Government initiatives designed to end the scarcity of leadership candidates could struggle to attract takers. Irena Barker reports
LIKE many babyboomers in education, Peter Mitchell is looking forward to his retirement from headship this year.
At 57, he is stepping back after 14 years running the successful Thomas Alleyne's high school in Uttoxeter, Staffordshire.
But the golf course holds no allure and he says he never wants to "make a day of going down to Sainsbury's".
Like hundreds of heads leaving their posts this year, he is well short of his 60th birthday. He has accepted a key advisory role helping to set up two new academies in Nottingham and Milton Keynes.
"I'm still enjoying the job," he says, "but I don't think I can carry on for many more years as it is so intensive."
But while experienced heads like Mr Mitchell either retire completely or row across the well-stocked pond of consultancy, local authority and inspection jobs, many are asking: who will be left to the gritty task of running our schools?
Around half of headteachers are over 50 and in 2004, 2,250 school leaders left for retirement.
The National College for School Leadership, which the Government has charged with succession planning, estimates the number will peak in 2009, at 3,500, and will dip down to 2,500 by 2016.
This, they say, means they will have to increase the number of school leaders coming into headship by 15 to 20 per cent to ensure a high quality "supply".
A variety of schemes and policies are already in place to find fresh blood.
Fast Track Teaching, the scheme to accelerate talented young teachers into leadership, has produced 100 "graduates" since it was launch in 2000.
These include 29 deputy headteachers with the average age of 30 and four headteachers and 1,878 teachers are still progressing through the scheme.
The NCSL's Aiming High pilot is offering a package of talks and workshops to inspire would-be heads, and help schools identify talent.
But whether these young and dynamic recruits will want to stay in the job after achieving the National Professional Qualification for Headship is yet to be seen.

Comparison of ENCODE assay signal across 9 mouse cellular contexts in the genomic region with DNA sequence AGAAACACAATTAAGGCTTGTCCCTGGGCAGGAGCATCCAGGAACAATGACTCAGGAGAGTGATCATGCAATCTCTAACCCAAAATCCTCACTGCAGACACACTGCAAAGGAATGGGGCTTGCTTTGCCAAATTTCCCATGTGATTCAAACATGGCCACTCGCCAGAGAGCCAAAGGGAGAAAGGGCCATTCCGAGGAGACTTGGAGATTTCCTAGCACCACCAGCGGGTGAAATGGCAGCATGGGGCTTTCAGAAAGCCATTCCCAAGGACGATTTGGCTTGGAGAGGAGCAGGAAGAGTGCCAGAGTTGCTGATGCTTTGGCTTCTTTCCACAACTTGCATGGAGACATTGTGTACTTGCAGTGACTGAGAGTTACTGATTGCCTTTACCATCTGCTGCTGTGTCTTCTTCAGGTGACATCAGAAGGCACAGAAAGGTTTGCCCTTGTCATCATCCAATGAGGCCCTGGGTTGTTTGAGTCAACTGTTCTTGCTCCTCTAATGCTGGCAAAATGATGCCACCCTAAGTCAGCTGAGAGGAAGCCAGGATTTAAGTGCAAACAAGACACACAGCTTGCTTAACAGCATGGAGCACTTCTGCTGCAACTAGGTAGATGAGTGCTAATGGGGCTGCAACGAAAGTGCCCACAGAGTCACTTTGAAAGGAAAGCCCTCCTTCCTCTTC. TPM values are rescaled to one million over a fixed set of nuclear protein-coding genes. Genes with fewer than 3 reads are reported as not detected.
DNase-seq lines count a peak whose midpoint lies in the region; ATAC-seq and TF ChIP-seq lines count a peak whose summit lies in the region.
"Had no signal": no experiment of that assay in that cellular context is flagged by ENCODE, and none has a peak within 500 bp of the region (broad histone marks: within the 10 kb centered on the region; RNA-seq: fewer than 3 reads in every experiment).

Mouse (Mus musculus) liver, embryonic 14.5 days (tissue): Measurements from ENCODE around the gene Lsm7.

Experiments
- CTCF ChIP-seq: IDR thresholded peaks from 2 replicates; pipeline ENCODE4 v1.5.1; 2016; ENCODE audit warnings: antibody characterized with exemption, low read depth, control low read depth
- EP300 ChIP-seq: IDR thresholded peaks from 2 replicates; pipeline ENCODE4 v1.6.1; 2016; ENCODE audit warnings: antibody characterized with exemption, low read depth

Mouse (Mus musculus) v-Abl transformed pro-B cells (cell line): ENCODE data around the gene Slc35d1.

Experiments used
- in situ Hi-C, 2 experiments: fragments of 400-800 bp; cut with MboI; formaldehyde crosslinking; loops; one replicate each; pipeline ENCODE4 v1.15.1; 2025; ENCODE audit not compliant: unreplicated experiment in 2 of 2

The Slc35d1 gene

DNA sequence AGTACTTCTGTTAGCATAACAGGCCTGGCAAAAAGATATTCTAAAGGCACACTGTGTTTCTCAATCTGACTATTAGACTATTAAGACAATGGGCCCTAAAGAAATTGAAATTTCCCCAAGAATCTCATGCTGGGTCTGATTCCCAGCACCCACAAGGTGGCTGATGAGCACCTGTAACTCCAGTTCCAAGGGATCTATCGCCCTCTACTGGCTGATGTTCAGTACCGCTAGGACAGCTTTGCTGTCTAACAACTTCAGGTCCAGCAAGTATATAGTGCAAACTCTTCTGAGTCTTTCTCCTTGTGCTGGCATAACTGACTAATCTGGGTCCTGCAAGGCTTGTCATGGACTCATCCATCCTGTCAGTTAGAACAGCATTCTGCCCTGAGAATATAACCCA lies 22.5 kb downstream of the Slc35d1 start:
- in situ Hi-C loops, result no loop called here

A recent report from Buckingham University found that a quarter of secondary heads thought the task was now too big for one person. Another study found that 43 per cent of deputies do not want to move up.
Higher accountability and intense workload due to government initiatives have all been blamed.
Steve Munby, chief executive of the NCSL, is determined to change this. He said: "If we could inspire just 5 per cent more middle leaders to become headteachers the problem would be largely solved."
The Government hopes models where one head takes on more than one school - such as federations and executive headship - can plug recruitment gaps.
When deputies realise they can lead a school while the executive head is busy at the school next door, their confidence and ambition will soar, the theory goes.
This "have a go" hypothesis has already been proven in many schools, where deputies have been given a chance to take the helm, without taking on full accountability.
John Peck, 58, the headteacher at Peafield Lane primary in Mansfield Woodhouse, Nottinghamshire, went part-time in September, following an illness, and plans to retire at 60.
His deputy jumped at the chance to fill his role on the two to three days a week that he was away and has gained tremendous experience as a leader.
Mr Peck said: "I know of several heads who have asked to go part-time but some governing bodies can be cautious about what staff and parents will think about it."
The National Association of Head Teachers rejected the push towards federations at its annual conference last month. It said that the measure did not address the real issues of why people are reluctant to take on headship.
Tim Andrew, 60, head of Chesham high school in Buckinghamshire, is retiring this year, after 20 years as a head. He has taken a job at a school in Beijing, developing an international A-level programme for pupils who want to attend university in Britain and the United States.
He said while many programmes available for leaders are excellent, new recruits are being asked to fit a tick-box "template" of what constitutes a new head.
He said: "As a biologist, I know that mutations lead to evolution. Complete uniformity can take the fizz out of that evolution.
"I'm not saying we should just appoint mavericks, but the NCSL needs to strike a balance, as they are tending towards a kind of 'head factory'
Mr Andrew also has reservations about fast track initiatives to pinpoint future heads.
"They are using a civil service model grafted on to the school system," he said.